Swiss military service: 'Fat doesn’t mean unfit to serve', says commission

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Swiss military service: 'Fat doesn’t mean unfit to serve', says commission
Photo: Sebastien Bozon/AFP

The Swiss army should accept overweight people for military service, a Swiss government commission has said.


Currently potential recruits above a certain body mass index are deemed unfit to serve and turned down for compulsory military service. 
However now the parliamentary commission for security policy has advised the Swiss government to open up the army to those with ‘slight disabilities’, including people with hearing problems and other minor physical impairments and those considered overweight, 20 Minuten reported.
Such people can still carry out desk-based duties, said MP Marcel Dobler.
“Let's take an overweight IT specialist. Just because he cannot fulfill the physical requirements he is considered unsuitable. He does not need a weapon for cyber defence and physical fitness is irrelevant," he told the paper, adding that it was important to exploit potential in the fields of computer science and medicine, which currently suffer from a lack of service personnel.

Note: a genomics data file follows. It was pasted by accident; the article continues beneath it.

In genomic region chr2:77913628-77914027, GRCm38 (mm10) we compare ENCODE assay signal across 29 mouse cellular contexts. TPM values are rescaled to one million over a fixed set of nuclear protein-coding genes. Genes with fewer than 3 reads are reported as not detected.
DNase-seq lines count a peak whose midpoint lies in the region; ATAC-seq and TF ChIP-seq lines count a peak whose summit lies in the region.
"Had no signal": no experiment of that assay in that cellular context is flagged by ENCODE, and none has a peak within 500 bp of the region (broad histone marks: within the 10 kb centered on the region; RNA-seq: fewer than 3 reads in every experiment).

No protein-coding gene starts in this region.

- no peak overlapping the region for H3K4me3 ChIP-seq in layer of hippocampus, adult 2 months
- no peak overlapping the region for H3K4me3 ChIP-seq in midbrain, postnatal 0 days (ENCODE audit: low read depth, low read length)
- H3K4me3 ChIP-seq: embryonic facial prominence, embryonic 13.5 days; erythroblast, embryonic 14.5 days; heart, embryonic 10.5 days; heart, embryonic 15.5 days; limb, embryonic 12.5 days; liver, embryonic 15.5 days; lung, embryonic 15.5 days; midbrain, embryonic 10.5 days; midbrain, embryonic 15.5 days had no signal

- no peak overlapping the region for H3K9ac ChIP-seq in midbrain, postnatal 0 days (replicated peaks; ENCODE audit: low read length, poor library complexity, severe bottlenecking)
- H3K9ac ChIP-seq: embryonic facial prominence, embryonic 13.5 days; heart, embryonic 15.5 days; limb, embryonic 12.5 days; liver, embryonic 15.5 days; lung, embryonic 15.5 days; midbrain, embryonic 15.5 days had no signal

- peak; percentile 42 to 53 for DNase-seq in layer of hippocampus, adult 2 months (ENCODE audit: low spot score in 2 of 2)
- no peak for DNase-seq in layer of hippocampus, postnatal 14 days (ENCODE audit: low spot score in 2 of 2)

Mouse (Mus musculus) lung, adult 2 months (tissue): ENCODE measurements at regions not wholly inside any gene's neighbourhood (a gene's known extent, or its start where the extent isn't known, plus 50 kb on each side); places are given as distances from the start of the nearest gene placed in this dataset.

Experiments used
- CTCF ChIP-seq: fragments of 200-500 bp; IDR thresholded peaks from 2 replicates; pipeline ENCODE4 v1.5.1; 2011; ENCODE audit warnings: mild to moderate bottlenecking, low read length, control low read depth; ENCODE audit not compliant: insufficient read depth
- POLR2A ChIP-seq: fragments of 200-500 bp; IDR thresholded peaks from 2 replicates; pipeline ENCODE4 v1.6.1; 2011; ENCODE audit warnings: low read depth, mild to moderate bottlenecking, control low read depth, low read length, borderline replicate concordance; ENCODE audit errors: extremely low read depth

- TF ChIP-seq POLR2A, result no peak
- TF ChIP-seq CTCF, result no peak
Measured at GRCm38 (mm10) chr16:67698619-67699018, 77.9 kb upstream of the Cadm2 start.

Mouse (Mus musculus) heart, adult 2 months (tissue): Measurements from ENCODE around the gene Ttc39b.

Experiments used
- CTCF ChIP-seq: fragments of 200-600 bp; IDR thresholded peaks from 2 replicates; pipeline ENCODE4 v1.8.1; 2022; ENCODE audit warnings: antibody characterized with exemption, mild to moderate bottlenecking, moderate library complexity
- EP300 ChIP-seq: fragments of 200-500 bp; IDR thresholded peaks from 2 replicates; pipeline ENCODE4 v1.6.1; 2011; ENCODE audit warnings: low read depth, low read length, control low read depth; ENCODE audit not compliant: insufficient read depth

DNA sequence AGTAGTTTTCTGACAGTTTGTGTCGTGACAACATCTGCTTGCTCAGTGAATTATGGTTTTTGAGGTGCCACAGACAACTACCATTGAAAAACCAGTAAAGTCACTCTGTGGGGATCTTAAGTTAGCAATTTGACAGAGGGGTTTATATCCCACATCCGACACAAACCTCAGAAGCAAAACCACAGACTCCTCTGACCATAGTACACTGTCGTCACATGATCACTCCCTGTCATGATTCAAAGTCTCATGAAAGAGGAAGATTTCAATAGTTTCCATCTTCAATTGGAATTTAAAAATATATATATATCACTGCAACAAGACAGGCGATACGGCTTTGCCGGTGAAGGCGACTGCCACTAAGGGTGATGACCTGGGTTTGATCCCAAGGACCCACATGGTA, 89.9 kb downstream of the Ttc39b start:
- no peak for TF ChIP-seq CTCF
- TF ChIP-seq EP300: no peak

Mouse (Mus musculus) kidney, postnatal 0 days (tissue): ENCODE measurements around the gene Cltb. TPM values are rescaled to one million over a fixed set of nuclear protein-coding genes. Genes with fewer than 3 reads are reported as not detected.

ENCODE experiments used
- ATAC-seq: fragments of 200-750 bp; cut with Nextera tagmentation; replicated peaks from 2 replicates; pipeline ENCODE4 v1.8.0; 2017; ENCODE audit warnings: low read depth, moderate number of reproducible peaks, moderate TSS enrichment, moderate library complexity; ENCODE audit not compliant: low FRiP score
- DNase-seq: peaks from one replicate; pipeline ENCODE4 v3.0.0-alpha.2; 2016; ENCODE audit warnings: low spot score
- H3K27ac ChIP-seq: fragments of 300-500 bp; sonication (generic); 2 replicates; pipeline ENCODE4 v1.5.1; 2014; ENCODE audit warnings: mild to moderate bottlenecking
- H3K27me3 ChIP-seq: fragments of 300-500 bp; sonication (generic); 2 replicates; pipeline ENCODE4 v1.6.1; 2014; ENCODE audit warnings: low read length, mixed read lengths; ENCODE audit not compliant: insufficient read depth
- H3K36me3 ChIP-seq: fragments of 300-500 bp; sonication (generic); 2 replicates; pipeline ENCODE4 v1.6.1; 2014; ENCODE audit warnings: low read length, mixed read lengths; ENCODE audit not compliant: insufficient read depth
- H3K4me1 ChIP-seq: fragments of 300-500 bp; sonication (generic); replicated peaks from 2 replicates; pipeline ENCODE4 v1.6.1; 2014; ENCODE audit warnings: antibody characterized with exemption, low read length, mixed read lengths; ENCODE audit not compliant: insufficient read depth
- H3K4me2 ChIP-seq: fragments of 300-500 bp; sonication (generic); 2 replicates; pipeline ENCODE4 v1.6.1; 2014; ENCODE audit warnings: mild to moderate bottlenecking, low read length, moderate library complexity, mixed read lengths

“Someone who is motivated but considered unfit could do better than an unmotivated person,” he added.
Currently, people with a body mass index (BMI) above 30 are not admitted to the army unless they are in good physical condition. Those with a BMI over 40 are automatically rejected. 
In 2012 around 672 people were refused in this way, according to 20 Minuten.
The commission’s report was welcomed by many, including the president of the Swiss Obesity Foundation Heinrich von Grünigen, who told the paper it would be “a good thing to allow a strong overweight person the chance to prove themselves in the military”.
Werner Salzmann, a colonel in the army, agreed that current rules were too strict. 
“Many people are refused from serving because of minor problems. We must simply find them a suitable function,” he said. 
Currently those who are declared unfit for military service can appeal in writing. If they are subsequently accepted they do not follow the usual training but are put into administrative or logistical roles.
The commission’s report comes as the army considers how to deal with shrinking numbers. 
There are currently around 167,000 soldiers, down from 200,000 in 2008, mainly because an increasing number of people are choosing to pursue civilian service instead of military service.
Since serving is compulsory, those deemed unfit to serve in either military or civilian service must pay an exemption tax of around three percent of their taxable income until the age of 30.


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